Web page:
Followers of Keynesian economics fail to understand that real economic growth is done in the private sector.  In order for their to be meaningful long-term economic growth, politicians need to focus on pro-growth policies such as: lower tax rates, deregulation, good monetary policy, liberal trade policy and  reduced burden of government spending (see 3:13 of video).

Until politicians abandon Keynesian economics (in favor of Hayek's more business friendly) policies) the American economy will continue to be sluggish.


  1. Under Hayek policy, there's a lot more market volatility, and potentially more growth. Keynesian policy fills the economic dips at the expense of future growth.

    But this isn't necessarily a bad thing. Under Hayek, there could be so much volatility that the whole thing could unravel, as nearly happened in 2008-2009.

    In a democracy, when the economy begins to unravel, the voters get squirrelly. In the 1930's, America swung left, and Germany swung extreme right. Today, the Tea Party is evidence of America swinging right - a direct result of our current economics.

    But the root cause of the 2008-2009 meltdown is neither Hayek policy, nor Keynesian policy. It was deregulation of the banking industry that allowed undisclosed direvetive contracts that nearly brought the system down. WOULD have brought the system down, without Keynesian intervention.

    Give me regulation, I say, to reduce market volititlty, and insure the stability of this country, which we all love.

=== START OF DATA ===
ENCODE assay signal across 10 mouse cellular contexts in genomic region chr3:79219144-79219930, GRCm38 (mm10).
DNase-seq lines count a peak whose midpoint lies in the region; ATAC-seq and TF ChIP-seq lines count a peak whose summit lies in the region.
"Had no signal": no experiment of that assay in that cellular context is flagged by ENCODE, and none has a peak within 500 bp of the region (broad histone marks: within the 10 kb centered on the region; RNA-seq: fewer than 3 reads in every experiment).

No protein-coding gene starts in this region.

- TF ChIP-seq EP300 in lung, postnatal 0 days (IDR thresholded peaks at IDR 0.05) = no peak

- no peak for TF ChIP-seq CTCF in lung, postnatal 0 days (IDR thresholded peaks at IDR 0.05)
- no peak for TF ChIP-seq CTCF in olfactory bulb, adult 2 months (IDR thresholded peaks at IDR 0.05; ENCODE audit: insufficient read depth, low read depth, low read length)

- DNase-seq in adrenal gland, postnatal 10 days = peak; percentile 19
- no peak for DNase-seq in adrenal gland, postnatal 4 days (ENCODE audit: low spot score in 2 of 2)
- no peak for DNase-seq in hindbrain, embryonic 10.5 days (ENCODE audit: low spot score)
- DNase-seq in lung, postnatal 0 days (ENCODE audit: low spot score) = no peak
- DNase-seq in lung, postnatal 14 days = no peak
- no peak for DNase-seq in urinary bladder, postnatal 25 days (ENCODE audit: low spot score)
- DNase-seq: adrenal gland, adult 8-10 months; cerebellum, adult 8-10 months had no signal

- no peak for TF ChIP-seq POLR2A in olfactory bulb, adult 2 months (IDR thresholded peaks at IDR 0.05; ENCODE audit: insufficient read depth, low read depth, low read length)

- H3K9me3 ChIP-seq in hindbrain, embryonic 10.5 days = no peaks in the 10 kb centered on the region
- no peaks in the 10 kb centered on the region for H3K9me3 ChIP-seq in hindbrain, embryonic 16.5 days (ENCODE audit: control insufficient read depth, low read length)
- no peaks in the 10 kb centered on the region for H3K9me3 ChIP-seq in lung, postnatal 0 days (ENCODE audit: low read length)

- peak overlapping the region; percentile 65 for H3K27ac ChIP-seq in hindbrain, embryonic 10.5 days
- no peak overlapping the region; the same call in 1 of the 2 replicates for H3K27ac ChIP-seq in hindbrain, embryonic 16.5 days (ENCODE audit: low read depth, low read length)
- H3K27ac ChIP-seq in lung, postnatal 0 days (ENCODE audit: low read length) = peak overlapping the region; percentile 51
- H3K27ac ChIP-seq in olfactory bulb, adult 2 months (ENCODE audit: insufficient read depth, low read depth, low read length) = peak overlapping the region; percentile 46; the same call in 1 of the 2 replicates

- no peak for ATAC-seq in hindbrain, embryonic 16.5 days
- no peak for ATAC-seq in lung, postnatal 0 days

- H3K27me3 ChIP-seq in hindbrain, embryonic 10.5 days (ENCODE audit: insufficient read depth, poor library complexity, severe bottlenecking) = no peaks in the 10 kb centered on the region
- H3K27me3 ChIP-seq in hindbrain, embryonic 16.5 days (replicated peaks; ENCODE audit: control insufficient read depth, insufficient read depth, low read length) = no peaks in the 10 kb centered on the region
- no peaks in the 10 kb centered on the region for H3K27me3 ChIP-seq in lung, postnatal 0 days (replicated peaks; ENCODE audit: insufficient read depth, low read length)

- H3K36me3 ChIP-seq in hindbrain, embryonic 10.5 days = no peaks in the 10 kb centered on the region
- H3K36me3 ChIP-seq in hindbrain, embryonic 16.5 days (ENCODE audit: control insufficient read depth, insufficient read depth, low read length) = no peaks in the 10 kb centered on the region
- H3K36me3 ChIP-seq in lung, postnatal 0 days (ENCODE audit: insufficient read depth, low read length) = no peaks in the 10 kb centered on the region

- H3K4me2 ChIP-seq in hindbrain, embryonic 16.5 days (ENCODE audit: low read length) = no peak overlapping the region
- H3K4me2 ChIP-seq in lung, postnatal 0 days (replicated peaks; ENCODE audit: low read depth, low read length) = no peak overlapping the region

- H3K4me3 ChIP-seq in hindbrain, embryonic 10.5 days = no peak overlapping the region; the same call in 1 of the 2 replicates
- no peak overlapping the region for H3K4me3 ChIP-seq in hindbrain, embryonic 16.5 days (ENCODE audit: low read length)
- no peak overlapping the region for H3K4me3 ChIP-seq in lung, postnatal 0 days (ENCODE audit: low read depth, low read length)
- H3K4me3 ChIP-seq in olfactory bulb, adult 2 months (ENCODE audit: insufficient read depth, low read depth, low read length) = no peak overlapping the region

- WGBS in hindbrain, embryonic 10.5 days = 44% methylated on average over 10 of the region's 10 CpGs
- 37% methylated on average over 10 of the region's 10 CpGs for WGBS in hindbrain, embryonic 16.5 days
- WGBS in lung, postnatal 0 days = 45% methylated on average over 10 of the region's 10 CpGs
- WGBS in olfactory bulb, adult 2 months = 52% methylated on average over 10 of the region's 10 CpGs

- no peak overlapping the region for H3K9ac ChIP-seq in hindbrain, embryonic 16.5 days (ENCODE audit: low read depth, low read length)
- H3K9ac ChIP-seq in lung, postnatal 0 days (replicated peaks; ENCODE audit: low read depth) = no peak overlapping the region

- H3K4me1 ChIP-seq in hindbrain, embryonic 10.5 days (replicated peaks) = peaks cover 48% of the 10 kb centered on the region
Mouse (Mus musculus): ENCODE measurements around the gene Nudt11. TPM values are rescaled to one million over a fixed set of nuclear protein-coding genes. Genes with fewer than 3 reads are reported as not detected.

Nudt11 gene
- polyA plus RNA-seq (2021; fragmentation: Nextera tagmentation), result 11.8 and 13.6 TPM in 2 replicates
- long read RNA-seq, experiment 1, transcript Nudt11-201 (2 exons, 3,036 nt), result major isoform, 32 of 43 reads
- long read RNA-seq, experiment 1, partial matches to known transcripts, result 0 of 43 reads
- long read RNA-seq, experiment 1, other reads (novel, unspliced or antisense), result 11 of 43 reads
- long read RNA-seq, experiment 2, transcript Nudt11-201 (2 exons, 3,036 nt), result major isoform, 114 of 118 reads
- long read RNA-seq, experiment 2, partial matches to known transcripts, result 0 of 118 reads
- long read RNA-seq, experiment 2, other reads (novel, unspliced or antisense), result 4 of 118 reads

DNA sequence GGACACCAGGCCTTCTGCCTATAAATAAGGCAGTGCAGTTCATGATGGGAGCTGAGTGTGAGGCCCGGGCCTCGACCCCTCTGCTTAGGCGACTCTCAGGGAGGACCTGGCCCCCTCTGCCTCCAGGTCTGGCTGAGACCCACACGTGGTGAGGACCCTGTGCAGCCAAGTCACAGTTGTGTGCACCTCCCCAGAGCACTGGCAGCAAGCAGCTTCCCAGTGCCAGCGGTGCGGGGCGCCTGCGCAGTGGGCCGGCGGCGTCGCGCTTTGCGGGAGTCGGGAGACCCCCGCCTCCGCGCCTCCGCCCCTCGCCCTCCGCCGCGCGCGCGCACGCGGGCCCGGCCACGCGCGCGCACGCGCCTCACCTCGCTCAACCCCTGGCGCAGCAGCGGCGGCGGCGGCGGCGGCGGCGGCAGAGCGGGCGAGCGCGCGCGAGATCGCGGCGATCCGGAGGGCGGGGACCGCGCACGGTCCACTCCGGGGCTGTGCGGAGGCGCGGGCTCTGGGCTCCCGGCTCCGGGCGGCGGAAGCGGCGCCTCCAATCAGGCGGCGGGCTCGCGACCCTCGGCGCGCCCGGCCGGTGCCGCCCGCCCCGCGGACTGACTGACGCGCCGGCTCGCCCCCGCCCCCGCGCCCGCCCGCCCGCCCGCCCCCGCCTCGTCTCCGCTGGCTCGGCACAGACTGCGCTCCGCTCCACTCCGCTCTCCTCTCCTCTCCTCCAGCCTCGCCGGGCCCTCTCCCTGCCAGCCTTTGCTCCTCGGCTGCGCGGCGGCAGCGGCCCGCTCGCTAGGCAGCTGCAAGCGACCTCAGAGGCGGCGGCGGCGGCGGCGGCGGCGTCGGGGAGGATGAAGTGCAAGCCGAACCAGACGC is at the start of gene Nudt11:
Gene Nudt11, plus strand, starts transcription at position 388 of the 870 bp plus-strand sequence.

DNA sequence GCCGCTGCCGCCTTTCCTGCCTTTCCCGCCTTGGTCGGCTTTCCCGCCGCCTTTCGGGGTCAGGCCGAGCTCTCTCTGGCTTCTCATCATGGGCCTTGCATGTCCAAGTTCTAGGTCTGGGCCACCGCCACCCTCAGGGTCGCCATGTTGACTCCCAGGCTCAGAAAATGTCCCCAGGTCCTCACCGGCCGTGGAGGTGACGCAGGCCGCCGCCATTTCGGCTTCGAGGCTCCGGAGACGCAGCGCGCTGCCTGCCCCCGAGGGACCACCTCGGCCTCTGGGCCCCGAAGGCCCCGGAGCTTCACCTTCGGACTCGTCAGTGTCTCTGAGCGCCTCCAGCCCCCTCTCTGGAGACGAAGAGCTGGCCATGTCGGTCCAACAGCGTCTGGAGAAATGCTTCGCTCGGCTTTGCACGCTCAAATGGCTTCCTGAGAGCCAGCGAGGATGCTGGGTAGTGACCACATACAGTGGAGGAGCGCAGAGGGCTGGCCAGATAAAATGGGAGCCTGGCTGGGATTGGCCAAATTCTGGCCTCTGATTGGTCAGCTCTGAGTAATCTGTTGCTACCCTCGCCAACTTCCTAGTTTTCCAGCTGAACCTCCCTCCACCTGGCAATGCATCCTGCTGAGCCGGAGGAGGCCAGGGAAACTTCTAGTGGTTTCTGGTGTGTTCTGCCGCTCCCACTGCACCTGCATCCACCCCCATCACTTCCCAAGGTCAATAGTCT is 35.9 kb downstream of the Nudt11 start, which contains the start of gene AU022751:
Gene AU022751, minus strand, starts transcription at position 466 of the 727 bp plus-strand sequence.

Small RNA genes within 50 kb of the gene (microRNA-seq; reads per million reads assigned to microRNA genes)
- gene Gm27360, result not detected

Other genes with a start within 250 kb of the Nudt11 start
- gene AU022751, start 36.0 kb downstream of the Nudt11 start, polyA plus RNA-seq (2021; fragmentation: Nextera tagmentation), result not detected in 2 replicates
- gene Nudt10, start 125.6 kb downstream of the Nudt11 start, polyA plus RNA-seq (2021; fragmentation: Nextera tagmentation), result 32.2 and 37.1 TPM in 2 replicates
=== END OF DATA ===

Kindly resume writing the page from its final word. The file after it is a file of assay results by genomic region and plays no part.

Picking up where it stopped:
2. What happened in 2007-2009 was due to the mortgage crisis, not economic monetary policy. There was no confidence amongst investors and they forced whatever investors remained to be short-term investors. They used day-trading techniques to capture whatever stock price gains existed.

    Some regulation is okay, especially in areas of banking, etc. But overregulation is a deterrant to economic growth.

    Since the last two stock market declines were attributed to the Fed Reserves action or inaction, who is watching them?

  3. Jason, i think you're focusing too much on the stock market. It was the web of unregulated, undisclosed derivative contracts that threatened to topple the economy. The mortgage crisis was only the fuel. The fear came from not knowing which corporations might be insolvent, due to huge, undisclosed derivative obligations. This same fear affected the paper market.

    None of this was possible before derivatives were deregulated at the end of 1999.

    As I said prior, I agree that regulation, any regulation, slows economic growth. But it also helps to smooth the wild economic cycles. Deregulate, and you have bigger booms, and bigger busts. It's during big down cycles that destabilize the nation.

    Modern day Germany's economy is, I think, a good example of successful Keynesian policy. They resisted deregulating and growing their financial sector during the last decade, and they have emerged the strongest nation of the EU.

    China also is successfully practicing Keynesian policy. Just today, after a massive and successful stimulus, China announced a policy shift to slow growth and manage inflation.

    I question the premise of your last statement, "Since the last two stock market declines were attributed to the Fed Reserves action or inaction..." Can you please explain?